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There are many books available to help you learn how to publish web pages, but there are also many free resources available on the Web. Following are a couple of guides that can help you get started:
It is important to design your web page with accessibility in mind. Some users browse the Web without images, and some users with impaired vision use speech software that ignores graphics entirely.
If you are developing your own website or using an external vendor to create a website, please refer to information on standards and compliance for digital content.
Following are a few tips that can make your web pages more accessible to every user:
To optimize your pages for faster viewing, review the information provided below.
One technique that Web authors use to speed the loading of their pages is the use of thumbnails. A thumbnail is a smaller representation of a larger image.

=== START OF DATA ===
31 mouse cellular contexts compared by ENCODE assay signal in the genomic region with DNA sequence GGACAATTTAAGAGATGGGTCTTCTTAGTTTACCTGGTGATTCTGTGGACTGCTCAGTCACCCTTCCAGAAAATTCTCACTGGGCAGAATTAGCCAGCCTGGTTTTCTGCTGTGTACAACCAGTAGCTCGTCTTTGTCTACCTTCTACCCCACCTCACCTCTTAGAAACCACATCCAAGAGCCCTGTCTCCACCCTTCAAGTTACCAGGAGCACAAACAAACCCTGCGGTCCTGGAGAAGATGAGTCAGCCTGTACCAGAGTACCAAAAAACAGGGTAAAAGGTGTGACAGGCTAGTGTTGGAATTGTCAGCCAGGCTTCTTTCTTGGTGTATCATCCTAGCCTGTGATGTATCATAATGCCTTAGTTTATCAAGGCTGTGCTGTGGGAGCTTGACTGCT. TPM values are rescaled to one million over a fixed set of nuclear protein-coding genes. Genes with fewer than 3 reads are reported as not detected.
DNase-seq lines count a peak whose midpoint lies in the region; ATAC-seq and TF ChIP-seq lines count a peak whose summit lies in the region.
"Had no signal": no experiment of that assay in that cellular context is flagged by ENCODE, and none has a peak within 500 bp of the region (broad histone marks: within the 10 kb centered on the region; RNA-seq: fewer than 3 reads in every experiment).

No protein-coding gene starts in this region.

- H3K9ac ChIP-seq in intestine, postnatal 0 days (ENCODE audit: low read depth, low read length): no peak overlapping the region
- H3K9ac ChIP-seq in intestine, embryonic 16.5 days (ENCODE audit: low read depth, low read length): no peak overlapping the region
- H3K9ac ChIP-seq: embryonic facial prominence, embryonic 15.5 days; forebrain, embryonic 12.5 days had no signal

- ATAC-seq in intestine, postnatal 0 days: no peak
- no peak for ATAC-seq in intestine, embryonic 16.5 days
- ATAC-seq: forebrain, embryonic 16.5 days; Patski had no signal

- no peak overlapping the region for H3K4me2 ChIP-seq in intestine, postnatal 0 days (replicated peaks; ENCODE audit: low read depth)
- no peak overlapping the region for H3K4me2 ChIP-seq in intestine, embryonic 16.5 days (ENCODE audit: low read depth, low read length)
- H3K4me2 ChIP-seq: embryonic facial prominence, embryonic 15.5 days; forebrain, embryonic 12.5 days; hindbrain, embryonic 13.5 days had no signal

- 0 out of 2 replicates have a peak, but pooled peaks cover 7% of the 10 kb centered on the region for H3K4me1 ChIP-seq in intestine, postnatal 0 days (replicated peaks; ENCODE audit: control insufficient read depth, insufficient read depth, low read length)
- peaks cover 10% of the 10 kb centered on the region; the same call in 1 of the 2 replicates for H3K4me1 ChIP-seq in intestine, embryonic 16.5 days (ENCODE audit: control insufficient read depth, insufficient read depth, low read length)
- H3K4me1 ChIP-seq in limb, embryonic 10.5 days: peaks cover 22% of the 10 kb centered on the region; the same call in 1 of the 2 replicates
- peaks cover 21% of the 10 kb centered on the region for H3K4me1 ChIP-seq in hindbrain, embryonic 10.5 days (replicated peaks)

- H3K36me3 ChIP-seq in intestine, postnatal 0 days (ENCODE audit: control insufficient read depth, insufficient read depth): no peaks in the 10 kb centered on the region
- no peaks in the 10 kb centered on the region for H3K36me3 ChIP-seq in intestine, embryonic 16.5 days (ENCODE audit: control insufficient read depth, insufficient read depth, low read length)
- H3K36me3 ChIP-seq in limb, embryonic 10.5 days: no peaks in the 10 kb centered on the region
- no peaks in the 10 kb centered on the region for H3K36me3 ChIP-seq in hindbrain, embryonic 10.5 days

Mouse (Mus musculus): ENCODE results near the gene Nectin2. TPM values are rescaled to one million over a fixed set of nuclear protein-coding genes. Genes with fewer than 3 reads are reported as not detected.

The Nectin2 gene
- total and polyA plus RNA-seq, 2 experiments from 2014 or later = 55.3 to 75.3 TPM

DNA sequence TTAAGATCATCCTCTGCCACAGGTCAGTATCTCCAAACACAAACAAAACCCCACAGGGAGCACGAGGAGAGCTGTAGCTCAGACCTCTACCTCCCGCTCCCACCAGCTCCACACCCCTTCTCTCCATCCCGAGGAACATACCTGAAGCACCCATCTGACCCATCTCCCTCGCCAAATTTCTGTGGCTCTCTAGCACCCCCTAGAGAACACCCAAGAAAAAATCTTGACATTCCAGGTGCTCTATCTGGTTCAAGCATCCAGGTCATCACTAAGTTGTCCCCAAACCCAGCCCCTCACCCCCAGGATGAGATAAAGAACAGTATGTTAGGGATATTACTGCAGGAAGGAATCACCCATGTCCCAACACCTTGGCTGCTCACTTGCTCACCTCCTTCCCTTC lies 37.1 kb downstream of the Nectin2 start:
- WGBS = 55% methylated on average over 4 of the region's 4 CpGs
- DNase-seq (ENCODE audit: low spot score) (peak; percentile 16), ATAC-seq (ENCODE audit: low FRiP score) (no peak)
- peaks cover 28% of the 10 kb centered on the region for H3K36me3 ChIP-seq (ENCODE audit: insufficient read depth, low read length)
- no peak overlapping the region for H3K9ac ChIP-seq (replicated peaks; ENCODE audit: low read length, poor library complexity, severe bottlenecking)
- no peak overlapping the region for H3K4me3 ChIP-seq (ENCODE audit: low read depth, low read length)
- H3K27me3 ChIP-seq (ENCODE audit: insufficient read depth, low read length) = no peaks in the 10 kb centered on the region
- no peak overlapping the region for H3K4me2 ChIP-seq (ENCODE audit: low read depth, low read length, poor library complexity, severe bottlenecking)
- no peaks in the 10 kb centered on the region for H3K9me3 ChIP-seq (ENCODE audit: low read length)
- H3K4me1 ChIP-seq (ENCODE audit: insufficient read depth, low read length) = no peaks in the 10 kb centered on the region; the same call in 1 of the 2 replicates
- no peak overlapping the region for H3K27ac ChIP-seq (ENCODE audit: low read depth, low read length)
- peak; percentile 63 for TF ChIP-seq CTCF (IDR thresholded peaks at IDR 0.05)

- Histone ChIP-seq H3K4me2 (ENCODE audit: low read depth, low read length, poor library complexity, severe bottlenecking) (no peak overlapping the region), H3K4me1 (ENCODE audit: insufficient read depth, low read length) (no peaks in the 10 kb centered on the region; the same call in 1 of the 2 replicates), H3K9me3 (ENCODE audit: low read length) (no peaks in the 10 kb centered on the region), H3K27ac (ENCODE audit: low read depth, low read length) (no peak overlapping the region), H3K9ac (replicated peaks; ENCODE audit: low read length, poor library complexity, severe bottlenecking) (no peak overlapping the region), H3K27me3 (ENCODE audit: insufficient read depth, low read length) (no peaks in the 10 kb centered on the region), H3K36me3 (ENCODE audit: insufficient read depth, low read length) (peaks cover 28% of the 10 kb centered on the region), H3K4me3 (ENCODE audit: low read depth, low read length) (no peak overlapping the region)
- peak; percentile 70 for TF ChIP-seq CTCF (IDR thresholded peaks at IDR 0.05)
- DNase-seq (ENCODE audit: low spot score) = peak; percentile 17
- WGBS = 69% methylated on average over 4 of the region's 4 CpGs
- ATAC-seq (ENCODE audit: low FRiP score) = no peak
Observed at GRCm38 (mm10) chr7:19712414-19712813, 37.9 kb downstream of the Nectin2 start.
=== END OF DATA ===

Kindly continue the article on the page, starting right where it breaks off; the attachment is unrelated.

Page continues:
If you have photographs on web pages, you may want to provide a smaller representation of the graphic and use it to link to the original graphic. To make a thumbnail, just make a smaller copy of the graphic, using a program such as Adobe Photoshop or Graphic Converter to resize the image.
When visiting a page with an inline graphic, your browser must wait for the graphics to load before it can display the whole page. Because large graphics load slowly over slower connections (such as modems), this delay can be frustrating.
You can alleviate this problem by including simple HTML code that tells the browser how large the images will be — so the browser can display the full page immediately and add in the graphics as they load.
This can be done manually. To do so, find out how large the graphic is (in pixels) and insert WIDTH and HEIGHT attributes into your IMG (IMAGE) tag: <IMAGE SRC=photo.jpg WIDTH=350 HEIGHT=150 ALT=Photo of Moon Landing>.
On both computers the "dimensions" will appear with the WIDTH and HEIGHT in pixels.
If you are having trouble getting your Website up and running, see Troubleshooting.Top of page
Last Updated: 2/13/12